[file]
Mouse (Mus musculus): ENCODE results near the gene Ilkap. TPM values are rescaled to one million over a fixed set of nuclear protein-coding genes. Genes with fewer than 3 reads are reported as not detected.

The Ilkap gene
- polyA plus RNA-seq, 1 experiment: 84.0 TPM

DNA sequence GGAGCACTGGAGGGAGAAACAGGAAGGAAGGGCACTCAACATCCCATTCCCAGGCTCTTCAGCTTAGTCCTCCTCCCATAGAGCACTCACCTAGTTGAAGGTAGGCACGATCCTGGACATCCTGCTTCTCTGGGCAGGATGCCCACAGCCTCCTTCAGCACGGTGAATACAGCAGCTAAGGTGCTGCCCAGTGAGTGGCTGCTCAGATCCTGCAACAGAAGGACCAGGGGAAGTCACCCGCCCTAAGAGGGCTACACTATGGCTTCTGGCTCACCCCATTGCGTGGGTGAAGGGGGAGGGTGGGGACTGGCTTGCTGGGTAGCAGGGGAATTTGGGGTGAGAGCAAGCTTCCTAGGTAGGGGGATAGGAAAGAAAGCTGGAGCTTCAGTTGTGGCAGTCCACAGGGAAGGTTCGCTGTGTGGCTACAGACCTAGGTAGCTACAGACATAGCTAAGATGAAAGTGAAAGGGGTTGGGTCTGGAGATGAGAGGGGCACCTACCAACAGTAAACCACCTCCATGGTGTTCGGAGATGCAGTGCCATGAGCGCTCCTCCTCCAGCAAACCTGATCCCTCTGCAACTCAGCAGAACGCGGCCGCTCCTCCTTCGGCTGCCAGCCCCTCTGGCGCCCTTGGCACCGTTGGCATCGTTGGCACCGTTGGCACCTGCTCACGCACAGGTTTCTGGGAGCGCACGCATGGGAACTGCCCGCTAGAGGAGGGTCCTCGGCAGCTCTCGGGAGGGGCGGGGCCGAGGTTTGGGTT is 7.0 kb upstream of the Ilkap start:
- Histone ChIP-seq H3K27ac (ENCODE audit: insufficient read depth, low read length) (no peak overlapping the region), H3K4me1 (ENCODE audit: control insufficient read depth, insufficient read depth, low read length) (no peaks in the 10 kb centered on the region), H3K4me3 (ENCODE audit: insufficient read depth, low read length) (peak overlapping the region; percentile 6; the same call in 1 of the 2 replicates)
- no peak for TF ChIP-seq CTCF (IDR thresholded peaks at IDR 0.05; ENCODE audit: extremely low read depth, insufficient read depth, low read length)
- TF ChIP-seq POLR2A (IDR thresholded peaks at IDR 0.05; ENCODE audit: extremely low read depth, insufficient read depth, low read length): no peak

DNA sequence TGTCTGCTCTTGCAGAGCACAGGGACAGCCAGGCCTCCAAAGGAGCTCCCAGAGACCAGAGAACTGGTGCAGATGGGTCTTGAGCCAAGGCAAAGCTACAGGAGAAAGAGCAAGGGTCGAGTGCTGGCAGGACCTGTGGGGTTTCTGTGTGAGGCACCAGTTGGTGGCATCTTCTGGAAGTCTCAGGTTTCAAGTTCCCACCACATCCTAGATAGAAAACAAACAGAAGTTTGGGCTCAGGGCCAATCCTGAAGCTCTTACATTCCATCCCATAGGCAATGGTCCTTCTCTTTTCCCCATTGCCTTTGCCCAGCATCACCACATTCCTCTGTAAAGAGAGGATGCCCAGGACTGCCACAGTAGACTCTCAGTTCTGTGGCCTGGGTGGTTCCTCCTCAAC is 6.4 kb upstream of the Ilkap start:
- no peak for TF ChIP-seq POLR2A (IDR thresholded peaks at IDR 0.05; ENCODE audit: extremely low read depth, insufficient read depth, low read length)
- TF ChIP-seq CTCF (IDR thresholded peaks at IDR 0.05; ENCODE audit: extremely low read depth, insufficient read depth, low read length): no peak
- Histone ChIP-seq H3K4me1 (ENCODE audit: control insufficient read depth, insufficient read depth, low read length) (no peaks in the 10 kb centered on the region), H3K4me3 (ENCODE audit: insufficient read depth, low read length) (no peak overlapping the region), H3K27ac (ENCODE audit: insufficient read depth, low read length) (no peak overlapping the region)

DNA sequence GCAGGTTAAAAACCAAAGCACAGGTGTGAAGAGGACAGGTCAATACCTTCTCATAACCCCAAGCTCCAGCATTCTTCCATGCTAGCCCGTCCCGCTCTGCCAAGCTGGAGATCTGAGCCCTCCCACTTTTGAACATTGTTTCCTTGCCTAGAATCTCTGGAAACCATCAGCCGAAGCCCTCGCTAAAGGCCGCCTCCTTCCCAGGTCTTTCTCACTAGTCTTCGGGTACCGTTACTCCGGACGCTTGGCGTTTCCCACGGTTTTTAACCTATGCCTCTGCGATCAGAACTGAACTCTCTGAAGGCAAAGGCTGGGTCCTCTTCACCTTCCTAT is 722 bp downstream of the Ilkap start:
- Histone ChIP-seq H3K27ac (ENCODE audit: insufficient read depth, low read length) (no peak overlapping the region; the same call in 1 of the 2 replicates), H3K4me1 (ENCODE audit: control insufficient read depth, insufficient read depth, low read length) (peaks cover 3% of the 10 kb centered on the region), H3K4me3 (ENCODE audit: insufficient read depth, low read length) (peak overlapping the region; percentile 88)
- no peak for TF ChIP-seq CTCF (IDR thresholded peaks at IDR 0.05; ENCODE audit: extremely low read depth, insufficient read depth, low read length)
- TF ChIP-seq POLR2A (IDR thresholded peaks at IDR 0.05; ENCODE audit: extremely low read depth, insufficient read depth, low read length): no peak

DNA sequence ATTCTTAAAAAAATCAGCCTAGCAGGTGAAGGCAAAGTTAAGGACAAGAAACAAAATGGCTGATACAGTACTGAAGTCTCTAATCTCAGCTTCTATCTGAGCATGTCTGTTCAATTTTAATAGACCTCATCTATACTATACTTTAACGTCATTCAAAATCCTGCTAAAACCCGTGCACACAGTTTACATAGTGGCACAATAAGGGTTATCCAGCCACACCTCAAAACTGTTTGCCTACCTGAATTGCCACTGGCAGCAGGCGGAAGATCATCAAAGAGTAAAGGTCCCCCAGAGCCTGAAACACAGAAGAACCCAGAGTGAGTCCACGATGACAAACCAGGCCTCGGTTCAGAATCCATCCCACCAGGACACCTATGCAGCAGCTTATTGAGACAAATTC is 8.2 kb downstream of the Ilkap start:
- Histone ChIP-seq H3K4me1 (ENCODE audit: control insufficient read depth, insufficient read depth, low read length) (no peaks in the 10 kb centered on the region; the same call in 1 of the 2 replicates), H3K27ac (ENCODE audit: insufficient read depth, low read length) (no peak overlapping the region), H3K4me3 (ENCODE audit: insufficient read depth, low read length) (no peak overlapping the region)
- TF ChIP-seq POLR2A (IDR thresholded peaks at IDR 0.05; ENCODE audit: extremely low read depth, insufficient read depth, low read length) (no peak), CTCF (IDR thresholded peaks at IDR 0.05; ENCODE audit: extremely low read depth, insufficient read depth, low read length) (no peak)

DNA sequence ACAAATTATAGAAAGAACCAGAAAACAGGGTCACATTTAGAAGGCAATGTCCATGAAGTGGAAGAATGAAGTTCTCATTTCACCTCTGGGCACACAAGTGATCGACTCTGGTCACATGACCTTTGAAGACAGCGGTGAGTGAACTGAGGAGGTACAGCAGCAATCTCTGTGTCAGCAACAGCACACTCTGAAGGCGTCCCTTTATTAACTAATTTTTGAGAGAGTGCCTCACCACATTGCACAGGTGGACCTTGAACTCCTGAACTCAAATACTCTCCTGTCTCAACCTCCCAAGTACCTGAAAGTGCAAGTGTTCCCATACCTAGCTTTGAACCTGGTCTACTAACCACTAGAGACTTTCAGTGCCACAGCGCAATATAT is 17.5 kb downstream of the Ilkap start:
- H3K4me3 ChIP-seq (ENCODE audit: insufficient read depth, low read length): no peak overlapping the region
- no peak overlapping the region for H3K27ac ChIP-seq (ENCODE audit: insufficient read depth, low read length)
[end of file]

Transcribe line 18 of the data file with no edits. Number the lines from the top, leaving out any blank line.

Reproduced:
- TF ChIP-seq POLR2A (IDR thresholded peaks at IDR 0.05; ENCODE audit: extremely low read depth, insufficient read depth, low read length) (no peak), CTCF (IDR thresholded peaks at IDR 0.05; ENCODE audit: extremely low read depth, insufficient read depth, low read length) (no peak)